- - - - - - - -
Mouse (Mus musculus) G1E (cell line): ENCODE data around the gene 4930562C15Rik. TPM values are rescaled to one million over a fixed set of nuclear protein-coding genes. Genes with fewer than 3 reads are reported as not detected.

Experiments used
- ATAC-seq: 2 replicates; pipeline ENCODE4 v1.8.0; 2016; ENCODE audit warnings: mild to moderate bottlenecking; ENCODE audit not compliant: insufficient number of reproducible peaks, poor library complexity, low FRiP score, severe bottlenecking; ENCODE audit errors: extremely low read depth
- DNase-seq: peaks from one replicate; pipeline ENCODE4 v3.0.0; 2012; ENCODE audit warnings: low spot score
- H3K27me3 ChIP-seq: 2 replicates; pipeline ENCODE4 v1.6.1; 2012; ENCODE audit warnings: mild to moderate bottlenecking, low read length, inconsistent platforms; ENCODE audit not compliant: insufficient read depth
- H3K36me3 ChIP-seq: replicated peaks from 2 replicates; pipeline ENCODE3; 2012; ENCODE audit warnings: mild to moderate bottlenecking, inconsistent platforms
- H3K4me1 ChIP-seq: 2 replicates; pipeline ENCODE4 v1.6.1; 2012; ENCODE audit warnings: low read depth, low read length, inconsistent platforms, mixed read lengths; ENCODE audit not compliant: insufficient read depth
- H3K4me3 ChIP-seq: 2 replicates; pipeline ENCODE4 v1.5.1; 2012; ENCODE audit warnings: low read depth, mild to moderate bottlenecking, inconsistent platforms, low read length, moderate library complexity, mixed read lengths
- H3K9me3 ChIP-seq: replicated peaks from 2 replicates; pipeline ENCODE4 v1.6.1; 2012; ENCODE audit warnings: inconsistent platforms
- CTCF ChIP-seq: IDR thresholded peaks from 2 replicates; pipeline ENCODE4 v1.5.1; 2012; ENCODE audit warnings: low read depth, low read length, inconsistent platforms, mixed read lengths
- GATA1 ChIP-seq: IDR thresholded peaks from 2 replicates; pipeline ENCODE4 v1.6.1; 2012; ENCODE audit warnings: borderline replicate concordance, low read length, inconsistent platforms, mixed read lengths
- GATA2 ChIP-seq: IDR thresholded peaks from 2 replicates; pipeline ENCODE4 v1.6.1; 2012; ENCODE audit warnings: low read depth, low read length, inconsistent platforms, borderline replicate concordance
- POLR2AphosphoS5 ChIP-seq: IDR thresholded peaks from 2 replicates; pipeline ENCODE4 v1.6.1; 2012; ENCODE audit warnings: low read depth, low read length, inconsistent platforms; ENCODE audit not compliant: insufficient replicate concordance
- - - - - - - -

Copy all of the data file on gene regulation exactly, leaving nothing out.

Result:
Mouse (Mus musculus) G1E (cell line): ENCODE data around the gene 4930562C15Rik. TPM values are rescaled to one million over a fixed set of nuclear protein-coding genes. Genes with fewer than 3 reads are reported as not detected.

Experiments used
- ATAC-seq: 2 replicates; pipeline ENCODE4 v1.8.0; 2016; ENCODE audit warnings: mild to moderate bottlenecking; ENCODE audit not compliant: insufficient number of reproducible peaks, poor library complexity, low FRiP score, severe bottlenecking; ENCODE audit errors: extremely low read depth
- DNase-seq: peaks from one replicate; pipeline ENCODE4 v3.0.0; 2012; ENCODE audit warnings: low spot score
- H3K27me3 ChIP-seq: 2 replicates; pipeline ENCODE4 v1.6.1; 2012; ENCODE audit warnings: mild to moderate bottlenecking, low read length, inconsistent platforms; ENCODE audit not compliant: insufficient read depth
- H3K36me3 ChIP-seq: replicated peaks from 2 replicates; pipeline ENCODE3; 2012; ENCODE audit warnings: mild to moderate bottlenecking, inconsistent platforms
- H3K4me1 ChIP-seq: 2 replicates; pipeline ENCODE4 v1.6.1; 2012; ENCODE audit warnings: low read depth, low read length, inconsistent platforms, mixed read lengths; ENCODE audit not compliant: insufficient read depth
- H3K4me3 ChIP-seq: 2 replicates; pipeline ENCODE4 v1.5.1; 2012; ENCODE audit warnings: low read depth, mild to moderate bottlenecking, inconsistent platforms, low read length, moderate library complexity, mixed read lengths
- H3K9me3 ChIP-seq: replicated peaks from 2 replicates; pipeline ENCODE4 v1.6.1; 2012; ENCODE audit warnings: inconsistent platforms
- CTCF ChIP-seq: IDR thresholded peaks from 2 replicates; pipeline ENCODE4 v1.5.1; 2012; ENCODE audit warnings: low read depth, low read length, inconsistent platforms, mixed read lengths
- GATA1 ChIP-seq: IDR thresholded peaks from 2 replicates; pipeline ENCODE4 v1.6.1; 2012; ENCODE audit warnings: borderline replicate concordance, low read length, inconsistent platforms, mixed read lengths
- GATA2 ChIP-seq: IDR thresholded peaks from 2 replicates; pipeline ENCODE4 v1.6.1; 2012; ENCODE audit warnings: low read depth, low read length, inconsistent platforms, borderline replicate concordance
- POLR2AphosphoS5 ChIP-seq: IDR thresholded peaks from 2 replicates; pipeline ENCODE4 v1.6.1; 2012; ENCODE audit warnings: low read depth, low read length, inconsistent platforms; ENCODE audit not compliant: insufficient replicate concordance